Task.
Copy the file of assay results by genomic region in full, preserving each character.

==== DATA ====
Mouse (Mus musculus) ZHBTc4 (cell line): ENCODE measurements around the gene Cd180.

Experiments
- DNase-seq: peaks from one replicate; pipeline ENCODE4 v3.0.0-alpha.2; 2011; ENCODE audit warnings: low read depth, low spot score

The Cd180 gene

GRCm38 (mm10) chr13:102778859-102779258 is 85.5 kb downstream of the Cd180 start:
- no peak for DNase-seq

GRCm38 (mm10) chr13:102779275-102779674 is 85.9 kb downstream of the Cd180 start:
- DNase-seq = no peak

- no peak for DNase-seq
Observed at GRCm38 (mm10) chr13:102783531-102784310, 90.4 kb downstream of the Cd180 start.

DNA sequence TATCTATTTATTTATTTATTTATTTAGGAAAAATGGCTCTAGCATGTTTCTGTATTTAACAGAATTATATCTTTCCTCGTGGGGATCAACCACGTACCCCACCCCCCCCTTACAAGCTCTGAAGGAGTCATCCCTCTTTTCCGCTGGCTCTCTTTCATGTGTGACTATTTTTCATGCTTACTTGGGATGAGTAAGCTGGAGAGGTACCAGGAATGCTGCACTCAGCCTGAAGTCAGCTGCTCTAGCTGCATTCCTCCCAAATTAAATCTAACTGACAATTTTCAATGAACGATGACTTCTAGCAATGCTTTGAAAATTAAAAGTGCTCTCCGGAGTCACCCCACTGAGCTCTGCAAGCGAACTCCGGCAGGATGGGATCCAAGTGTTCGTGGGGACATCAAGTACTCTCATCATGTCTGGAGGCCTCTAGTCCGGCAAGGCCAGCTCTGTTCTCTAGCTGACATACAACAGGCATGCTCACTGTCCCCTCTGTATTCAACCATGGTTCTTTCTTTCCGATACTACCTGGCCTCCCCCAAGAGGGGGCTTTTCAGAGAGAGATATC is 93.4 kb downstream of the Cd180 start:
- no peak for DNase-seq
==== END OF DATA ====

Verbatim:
Mouse (Mus musculus) ZHBTc4 (cell line): ENCODE measurements around the gene Cd180.

Experiments
- DNase-seq: peaks from one replicate; pipeline ENCODE4 v3.0.0-alpha.2; 2011; ENCODE audit warnings: low read depth, low spot score

The Cd180 gene

GRCm38 (mm10) chr13:102778859-102779258 is 85.5 kb downstream of the Cd180 start:
- no peak for DNase-seq

GRCm38 (mm10) chr13:102779275-102779674 is 85.9 kb downstream of the Cd180 start:
- DNase-seq = no peak

- no peak for DNase-seq
Observed at GRCm38 (mm10) chr13:102783531-102784310, 90.4 kb downstream of the Cd180 start.

DNA sequence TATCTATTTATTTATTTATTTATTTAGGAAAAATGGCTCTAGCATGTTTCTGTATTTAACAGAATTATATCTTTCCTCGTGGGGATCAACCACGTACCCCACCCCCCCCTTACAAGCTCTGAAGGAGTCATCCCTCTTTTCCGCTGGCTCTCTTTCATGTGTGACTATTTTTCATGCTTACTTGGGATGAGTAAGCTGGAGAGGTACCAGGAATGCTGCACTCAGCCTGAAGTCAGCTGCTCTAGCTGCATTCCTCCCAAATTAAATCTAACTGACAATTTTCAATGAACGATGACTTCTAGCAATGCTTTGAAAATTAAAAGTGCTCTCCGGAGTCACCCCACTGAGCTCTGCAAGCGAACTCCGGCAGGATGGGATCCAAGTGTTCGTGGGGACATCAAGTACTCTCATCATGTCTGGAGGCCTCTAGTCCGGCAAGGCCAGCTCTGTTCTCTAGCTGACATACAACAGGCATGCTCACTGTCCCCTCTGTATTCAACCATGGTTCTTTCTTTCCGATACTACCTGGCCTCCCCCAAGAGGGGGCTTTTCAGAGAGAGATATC is 93.4 kb downstream of the Cd180 start:
- no peak for DNase-seq